From a war zone to a building site in Jersey

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A KENYAN construction worker – who has helped to build a military base in Afghanistan – has said he is looking forward to putting his skills to use in the Island.

Jersey will certainly be a different environment for James Kuria Ngaruiya, who will not have to worry about getting shot at, as he and 24 other construction workers from Kenya take on new projects in the Island.

The 40-year-old is part of a group who have arrived in Jersey under a new flexible work permit category, which allows employment agencies to recruit construction workers on short-term contracts.

All of them are living in accommodation provided by GR8 and have previously worked on US and UK government contracts in Afghanistan. They will now be taking on residential, commercial and civil engineering projects throughout the Island.

Mr Ngaruiya will be working for a subcontractor on the Limes development but has several years’ experience helping to build an American military base in Kandahar.

‘It was hectic. We had to work wearing body armour and helmets,’ he said.

‘This is easier for me because I’m not expecting disruption. Most of the time we would be busy and then [have to] go to the bunkers so it was hectic, but here I will just be working. Even the family at home are happy about me just because I am not in a war zone,’ he added.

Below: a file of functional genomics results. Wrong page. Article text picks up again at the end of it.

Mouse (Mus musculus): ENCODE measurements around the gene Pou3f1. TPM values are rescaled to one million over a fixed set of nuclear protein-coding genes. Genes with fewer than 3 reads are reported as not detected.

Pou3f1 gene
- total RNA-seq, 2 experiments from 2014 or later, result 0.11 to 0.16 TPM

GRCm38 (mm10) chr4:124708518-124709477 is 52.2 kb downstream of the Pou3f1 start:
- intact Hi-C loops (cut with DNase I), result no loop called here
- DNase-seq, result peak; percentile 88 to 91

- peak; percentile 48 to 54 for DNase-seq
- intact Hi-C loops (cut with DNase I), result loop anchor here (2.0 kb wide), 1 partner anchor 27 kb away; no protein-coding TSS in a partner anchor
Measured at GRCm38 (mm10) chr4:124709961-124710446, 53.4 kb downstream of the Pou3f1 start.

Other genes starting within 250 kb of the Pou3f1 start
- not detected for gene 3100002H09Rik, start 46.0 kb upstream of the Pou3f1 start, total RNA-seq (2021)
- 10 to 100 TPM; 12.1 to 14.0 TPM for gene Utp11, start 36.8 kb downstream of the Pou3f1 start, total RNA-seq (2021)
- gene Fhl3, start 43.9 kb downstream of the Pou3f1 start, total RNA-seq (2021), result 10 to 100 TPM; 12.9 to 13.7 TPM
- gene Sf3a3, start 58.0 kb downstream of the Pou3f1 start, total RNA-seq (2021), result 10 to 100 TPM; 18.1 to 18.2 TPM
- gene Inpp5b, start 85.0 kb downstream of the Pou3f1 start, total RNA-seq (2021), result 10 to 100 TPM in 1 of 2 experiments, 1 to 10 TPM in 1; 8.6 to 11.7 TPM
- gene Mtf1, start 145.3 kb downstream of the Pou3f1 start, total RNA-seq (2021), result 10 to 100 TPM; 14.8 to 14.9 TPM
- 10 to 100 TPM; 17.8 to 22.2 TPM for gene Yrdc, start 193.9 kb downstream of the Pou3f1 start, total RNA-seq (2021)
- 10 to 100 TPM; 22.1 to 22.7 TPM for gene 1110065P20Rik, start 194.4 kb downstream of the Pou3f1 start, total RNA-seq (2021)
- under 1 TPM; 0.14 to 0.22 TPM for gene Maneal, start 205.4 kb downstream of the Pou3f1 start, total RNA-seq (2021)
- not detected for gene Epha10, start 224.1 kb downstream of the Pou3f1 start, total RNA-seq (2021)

Mr Madden said: ‘We want to get people who are qualified and have relevant experience working with a western contractor – that being the US and British military – to the highest standards.

‘With these guys coming over, we are confident that they have the skill-set to work within our sector.’

He added: ‘We will be working with Skills Jersey and Highlands College to potentially get some people up to the construction courses so they can share their experiences with the young students about what it’s like to work abroad. And what a story to talk about, building army bases in Afghanistan where you’re getting shot at.’

The flexible-permit system means that agencies like GR8 can directly employ people from outside the Common Travel Area to work on projects where needed, rather than be tied into a single employer for a fixed term.

Mr Ngaruiya added: ‘Whenever I am working, I will be relieved because I know that whatever task brought me here, I am doing that.’

In addition to recruiting staff to work on the new nine-month construction permits, GR8 is also planning to bring over workers – from 29 countries from which working visas are not required in Jersey – on six month temporary permits.

‘I didn’t have any problem coming here. It’s all good for me,’ Mr Ngaruiya said.

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